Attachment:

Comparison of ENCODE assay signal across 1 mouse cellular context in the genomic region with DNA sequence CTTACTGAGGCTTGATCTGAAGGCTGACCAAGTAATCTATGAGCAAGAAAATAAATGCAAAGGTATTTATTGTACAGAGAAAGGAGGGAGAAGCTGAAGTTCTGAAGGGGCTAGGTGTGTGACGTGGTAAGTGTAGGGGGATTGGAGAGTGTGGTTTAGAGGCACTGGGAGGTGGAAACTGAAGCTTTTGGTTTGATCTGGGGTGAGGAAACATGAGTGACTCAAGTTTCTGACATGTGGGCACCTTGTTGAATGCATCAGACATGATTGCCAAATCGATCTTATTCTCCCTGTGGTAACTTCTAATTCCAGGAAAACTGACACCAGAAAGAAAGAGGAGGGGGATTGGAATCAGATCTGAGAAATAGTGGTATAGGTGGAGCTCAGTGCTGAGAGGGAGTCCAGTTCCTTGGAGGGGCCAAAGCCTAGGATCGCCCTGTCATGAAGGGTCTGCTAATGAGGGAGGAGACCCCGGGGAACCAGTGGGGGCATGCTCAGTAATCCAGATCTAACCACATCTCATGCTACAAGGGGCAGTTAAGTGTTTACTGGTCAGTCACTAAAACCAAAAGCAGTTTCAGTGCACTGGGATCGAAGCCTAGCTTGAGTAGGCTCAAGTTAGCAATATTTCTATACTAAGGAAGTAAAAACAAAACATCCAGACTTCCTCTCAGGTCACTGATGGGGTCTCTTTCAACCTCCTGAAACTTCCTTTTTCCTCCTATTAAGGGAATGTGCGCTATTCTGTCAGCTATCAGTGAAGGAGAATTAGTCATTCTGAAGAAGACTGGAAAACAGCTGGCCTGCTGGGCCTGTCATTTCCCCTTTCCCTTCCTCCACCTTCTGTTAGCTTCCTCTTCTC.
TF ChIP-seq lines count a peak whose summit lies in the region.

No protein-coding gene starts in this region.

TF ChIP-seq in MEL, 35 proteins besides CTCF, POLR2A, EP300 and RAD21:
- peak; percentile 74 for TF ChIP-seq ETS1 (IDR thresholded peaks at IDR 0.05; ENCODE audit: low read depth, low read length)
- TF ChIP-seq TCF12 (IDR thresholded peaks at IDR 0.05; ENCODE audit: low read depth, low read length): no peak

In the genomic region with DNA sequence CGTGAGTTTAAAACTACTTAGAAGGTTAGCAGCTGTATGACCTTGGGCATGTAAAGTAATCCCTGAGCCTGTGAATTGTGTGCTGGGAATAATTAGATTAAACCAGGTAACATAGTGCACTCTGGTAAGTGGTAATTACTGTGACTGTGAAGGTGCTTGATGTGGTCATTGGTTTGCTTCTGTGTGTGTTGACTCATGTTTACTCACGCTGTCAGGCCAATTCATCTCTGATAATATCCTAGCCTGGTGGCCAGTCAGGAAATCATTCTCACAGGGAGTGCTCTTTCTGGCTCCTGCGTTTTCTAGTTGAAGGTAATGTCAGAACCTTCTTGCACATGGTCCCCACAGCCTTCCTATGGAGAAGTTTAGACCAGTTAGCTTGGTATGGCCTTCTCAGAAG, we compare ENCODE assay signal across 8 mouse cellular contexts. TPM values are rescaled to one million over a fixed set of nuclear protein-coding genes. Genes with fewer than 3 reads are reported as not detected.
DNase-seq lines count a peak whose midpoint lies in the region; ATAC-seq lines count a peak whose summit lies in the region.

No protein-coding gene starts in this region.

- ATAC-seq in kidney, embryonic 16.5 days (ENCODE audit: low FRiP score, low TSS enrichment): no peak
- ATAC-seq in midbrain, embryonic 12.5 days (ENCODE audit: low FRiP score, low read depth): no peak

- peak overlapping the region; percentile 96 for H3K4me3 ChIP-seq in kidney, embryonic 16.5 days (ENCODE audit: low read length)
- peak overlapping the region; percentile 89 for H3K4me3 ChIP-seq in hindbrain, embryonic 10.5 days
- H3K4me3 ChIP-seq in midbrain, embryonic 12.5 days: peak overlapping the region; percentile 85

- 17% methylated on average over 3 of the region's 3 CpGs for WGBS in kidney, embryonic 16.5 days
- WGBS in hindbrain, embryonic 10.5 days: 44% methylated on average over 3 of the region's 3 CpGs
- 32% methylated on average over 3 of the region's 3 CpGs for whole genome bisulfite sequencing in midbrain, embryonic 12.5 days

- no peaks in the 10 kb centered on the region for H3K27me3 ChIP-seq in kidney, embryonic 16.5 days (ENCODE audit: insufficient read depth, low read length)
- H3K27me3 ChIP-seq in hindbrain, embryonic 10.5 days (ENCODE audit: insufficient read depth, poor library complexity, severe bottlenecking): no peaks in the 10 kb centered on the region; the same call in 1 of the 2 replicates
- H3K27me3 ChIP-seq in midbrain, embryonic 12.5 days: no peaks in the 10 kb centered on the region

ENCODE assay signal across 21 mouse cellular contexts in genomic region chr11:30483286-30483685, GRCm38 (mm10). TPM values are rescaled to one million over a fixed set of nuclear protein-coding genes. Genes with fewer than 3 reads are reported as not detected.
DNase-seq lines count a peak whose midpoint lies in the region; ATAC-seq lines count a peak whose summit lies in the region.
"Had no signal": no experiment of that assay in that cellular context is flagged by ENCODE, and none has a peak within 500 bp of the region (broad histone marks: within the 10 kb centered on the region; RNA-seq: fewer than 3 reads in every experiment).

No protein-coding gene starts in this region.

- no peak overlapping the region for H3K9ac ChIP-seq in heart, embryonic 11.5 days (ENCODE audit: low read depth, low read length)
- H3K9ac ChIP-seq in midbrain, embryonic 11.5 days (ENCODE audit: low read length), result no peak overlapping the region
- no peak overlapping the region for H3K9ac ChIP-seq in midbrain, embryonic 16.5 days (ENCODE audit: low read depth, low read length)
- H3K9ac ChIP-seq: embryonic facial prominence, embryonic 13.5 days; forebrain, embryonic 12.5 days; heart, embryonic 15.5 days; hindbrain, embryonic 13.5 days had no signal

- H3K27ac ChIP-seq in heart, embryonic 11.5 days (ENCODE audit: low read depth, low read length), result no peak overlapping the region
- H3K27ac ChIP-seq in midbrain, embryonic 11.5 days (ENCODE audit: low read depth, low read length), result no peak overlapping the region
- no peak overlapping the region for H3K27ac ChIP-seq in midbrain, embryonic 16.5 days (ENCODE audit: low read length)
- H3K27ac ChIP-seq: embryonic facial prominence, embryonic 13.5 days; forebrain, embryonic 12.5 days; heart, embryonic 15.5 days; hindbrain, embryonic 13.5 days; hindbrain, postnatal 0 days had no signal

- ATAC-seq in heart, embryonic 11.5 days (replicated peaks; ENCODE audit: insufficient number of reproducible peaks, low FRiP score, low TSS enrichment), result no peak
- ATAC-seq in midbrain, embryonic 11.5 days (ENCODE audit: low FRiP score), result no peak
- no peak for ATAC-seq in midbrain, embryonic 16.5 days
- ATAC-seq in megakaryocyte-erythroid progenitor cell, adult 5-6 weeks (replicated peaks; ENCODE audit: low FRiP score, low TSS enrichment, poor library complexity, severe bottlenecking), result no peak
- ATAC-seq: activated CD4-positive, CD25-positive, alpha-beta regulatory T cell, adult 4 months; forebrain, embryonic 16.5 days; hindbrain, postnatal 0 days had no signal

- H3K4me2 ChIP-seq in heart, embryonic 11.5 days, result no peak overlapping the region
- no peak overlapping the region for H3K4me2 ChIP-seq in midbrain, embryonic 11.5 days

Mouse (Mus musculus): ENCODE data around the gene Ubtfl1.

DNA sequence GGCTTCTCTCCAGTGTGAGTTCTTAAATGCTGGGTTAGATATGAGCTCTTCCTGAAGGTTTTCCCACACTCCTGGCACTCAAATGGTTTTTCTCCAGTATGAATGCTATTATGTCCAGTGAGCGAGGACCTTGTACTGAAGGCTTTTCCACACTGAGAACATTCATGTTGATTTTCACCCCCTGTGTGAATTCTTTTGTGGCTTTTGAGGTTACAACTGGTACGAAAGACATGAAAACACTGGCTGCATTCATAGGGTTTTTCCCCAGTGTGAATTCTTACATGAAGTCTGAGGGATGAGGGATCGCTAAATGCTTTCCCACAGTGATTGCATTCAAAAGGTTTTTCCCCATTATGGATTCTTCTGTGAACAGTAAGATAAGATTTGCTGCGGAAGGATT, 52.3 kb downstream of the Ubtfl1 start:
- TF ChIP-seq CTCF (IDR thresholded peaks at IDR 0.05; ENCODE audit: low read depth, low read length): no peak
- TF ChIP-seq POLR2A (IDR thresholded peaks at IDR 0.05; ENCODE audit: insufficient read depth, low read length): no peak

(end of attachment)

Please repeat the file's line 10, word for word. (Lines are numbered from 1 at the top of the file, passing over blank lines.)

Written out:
- ATAC-seq in kidney, embryonic 16.5 days (ENCODE audit: low FRiP score, low TSS enrichment): no peak